Sunday, February 06, 2011

Muzzling the word of God

Although I haven’t made a formal tally, it’s my impression that Darryl Hart and Steve Zrimec are the two most voluble proponents of 2k commenting at Green Baggins. A problem with the general level of the discussion is that it stays safely at a purely theoretical level. All very abstract.

So it’s useful to see how their 2k position plays out in practice. The business end of 2k. Let’s quote a few statements by Zrimec from his own blog.

The responses were varied and interesting and involved a lot of language about “caution and slippery slopes,” etc. But part of Hart’s response was to point out the crucial matter of jurisdiction. He made reference to his own OPC’s efforts in issuing statements on abortion. The church may and should really only make certain stipulations for those over whom she is ordained. The upshot here is that if a member of the church either has or performs such a procedure the idea would be that she or he could be subject to discipline, which got me thinking in another direction not necessarily intended by the discussion but one I have wondered about before.
The point of jurisdiction is absolutely crucial to any two-kingdom theology and is thus well taken. But while there is place for the matter of jurisdiction, I still have my own set of hesitations as to the wisdom of such official statements as those against abortion. Is what is going on in these formulations really about jurisdiction or a clever way to join in the fray of cultural influence?
Also, intermingling with more proper religious concerns, the statements against abortion co-exist with statements about women in combat and homosexuals in the military. Again, is there a plethora of homosexuals in the OPC who are demanding they be allowed to serve in the armed forces which needs to be beat back? Something tells me that there probably even less homosexuals railing for military rights in the OPC than there are religious women of means who have committed either fornication or adultery scattering left and right to obtain abortions. And if the reasoning for the abortion statement is to convey that discipline will result for those who participate, are we seriously to understand that any OPC females who fly fighter jets over Iraq will face the same sanction?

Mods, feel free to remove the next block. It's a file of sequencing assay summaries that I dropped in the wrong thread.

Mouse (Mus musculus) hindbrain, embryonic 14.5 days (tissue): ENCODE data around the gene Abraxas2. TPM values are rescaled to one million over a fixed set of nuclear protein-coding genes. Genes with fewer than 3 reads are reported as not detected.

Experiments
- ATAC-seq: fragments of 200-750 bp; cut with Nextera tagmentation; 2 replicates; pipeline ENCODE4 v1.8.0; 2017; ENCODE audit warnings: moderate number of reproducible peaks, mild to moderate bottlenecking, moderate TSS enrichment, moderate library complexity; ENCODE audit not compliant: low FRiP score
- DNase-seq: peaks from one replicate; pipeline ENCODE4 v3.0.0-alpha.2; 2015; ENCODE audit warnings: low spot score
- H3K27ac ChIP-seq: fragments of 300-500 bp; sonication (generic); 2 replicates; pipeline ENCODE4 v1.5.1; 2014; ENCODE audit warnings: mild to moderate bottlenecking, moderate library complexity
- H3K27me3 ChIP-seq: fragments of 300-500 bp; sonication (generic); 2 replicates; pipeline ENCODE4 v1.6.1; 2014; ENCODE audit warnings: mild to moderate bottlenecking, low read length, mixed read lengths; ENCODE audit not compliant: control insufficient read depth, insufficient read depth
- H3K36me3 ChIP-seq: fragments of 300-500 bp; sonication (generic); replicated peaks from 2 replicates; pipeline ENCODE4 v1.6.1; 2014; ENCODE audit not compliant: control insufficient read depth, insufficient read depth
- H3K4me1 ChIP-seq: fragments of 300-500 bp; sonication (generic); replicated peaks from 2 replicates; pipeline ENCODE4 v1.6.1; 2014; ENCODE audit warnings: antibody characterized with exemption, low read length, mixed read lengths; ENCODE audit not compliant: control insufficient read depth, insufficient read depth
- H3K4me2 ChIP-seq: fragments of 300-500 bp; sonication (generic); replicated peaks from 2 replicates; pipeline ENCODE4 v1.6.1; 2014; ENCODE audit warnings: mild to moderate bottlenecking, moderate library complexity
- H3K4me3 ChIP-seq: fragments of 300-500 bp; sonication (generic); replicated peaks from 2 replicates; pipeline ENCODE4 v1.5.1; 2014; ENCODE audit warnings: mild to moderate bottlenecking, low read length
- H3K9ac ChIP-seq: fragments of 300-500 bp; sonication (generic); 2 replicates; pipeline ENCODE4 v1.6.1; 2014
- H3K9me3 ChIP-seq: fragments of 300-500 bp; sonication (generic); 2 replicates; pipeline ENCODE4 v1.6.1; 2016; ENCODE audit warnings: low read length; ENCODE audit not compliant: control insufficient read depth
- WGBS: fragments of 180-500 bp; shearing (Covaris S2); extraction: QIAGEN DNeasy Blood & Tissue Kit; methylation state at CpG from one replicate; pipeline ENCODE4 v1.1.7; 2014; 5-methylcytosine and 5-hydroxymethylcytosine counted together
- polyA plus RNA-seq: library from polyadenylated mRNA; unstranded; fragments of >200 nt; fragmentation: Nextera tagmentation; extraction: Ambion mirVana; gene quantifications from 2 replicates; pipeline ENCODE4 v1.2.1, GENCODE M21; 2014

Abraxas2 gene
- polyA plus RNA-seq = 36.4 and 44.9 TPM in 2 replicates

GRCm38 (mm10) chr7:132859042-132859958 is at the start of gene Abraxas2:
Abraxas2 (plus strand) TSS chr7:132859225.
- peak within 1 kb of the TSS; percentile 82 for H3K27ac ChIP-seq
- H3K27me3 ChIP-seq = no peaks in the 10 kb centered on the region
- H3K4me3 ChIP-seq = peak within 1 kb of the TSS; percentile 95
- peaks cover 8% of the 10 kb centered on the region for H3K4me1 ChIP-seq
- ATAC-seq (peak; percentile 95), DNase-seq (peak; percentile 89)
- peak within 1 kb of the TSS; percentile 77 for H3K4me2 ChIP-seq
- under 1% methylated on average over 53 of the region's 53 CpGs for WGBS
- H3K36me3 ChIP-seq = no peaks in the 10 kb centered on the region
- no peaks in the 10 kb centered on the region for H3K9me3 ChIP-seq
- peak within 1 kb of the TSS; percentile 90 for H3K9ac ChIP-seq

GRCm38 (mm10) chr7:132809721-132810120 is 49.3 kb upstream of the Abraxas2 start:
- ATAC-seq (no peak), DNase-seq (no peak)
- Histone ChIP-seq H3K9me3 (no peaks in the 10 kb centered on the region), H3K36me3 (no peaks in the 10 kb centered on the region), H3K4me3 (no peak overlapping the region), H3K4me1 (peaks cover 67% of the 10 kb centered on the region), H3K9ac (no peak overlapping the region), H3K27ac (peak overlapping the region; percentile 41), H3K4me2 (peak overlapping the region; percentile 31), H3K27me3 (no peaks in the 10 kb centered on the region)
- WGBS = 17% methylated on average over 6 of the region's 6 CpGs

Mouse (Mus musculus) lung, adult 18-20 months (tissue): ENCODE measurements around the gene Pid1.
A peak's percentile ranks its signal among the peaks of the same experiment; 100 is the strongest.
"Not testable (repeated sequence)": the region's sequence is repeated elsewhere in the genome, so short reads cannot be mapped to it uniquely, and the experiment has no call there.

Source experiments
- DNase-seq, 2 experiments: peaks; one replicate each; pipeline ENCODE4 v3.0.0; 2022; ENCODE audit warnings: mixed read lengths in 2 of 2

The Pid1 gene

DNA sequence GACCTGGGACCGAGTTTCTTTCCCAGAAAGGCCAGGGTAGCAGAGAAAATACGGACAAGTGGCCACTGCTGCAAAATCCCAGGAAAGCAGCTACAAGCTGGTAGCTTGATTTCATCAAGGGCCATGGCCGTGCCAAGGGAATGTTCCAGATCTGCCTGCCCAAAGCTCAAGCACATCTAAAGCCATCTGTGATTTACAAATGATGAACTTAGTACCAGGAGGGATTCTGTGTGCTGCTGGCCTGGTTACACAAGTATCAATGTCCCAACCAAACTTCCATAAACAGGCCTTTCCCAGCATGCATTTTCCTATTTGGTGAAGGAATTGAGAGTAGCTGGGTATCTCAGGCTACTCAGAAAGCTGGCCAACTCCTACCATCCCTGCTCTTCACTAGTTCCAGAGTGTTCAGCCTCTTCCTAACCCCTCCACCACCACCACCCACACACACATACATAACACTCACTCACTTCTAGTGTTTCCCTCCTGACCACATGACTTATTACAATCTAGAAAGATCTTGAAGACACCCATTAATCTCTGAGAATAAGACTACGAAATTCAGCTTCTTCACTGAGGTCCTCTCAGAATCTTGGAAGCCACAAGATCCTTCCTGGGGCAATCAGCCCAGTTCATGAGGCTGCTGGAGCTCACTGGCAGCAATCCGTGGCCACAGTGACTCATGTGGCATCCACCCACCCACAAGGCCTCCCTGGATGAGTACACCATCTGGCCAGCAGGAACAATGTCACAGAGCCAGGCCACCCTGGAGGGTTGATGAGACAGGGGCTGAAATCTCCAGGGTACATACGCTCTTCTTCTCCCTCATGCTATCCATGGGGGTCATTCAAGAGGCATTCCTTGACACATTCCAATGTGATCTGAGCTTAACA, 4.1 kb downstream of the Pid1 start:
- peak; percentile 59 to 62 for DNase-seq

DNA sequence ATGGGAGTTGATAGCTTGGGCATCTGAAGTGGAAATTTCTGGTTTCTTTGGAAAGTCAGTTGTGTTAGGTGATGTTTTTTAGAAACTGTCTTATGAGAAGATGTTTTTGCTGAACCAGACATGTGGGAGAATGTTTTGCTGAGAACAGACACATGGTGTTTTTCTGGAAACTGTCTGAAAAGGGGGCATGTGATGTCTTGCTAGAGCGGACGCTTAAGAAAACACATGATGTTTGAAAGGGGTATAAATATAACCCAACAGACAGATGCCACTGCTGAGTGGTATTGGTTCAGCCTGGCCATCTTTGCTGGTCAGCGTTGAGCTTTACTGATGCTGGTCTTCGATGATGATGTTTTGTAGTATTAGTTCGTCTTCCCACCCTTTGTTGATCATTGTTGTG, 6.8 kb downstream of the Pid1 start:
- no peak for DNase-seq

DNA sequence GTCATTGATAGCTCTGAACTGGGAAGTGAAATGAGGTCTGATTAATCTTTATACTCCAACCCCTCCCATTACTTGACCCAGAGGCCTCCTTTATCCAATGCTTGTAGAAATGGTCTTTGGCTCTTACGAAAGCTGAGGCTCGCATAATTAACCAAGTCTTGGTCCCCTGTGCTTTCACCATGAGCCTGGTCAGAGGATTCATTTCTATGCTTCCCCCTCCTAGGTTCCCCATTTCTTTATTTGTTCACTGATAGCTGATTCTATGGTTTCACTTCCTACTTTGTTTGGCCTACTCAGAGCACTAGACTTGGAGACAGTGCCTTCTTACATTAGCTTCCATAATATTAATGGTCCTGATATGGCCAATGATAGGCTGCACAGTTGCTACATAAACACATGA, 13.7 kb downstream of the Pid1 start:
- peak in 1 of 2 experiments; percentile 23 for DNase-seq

To be blunt, ecclesiastical statements against abortion seem more a way to circumvent the spirituality of the church than wisely govern one’s own. In every doctrine there is both a letter and spirit. Pastors may very well not be reading prescribed sermons from Operation Rescue or the Family Research Council, thereby innocent of not violating the letter of the law. But since the wisdom of such statements seems quite wanting, I can only conclude that these are creative ways to engage in the so-called culture wars without actually doing it.
You seem to be starting with the assumption that all killing is equal and no distinction can be made from an abortion to shoving people into ovens. Yes, I’d rather have my bank account drained than my daughter murdered because they are two very different things, but my ex vitro daughter murdered on the street at the hands of a thug is very different from my in vitro grand-daughter dying in clinic at the hands of my ex vitro daughter and her doctor.
But the basic effect of your argument is this: “do you want to side with baby-killers or not? If you disagree with me then you are making the world safe for nothing short of holocausting.” You start at decibel 10 and suggest that if someone claims the music is too loud he’s got a hearing problem and probably hates music.
And I’m not saying abortions aren’t happening in our midst, rather that I’m not sold they are happening at fantastic levels. I know your cause relies on the idea that it’s ubiquitous in every circle and by-passing certain realities that would suggest it’s higher in one place than in another (’cause we just gotta stop this thing). But this only seems to be an extension of the refusal to distinguish between kinds of killing.
I’m not sure what “exactly” the difference is. Maybe it’s the same one that causes most people to celebrate a birthday based upon the literal birthday and not the moment of conception? But it seems to me that if your assumptions are right then I should tell my two daughters, who just celebrated their 7th and 11th birthdays, they are really closer to 8 and 12? I suppose in some sense that’s true, but I’ll stick with conventional wisdom about all this.
As I have said to you elsewhere, the only way to justify the church speaking formally or informally to a political issue like abortion is to fudge on 2K or behave as if the last 35+ years of political history (i.e. Roe) hasn’t really happened. When you say the word “abortion” in 21st century America you are trafficking in politics, whether you like it or not. The rules don’t change just because one feels strongly about a certain issue. (In fact, one’s 2K mettle is actually tested. There are staunch pro-lifers–although I am not one of them–who are pretty staunch and consistent 2Kers, so it is quite possible.)
In a word, I don’t think you’re making much 2K sense at all when it comes to all this abortion business. It’s not wise, but “legalizing murder” is a spiritual issue, the OPC should never have spoken on abortion, yet the Bible speaks to it. I can’t tell if you’re coming or going.


  1. So it’s useful to see how their 2k position plays out in practice.

    R2K plays out very badly under Zrim.

  2. Fascinating piece.

    The overall point of how the Word speaks into our lives and governs/directs us is worthy of much consideration.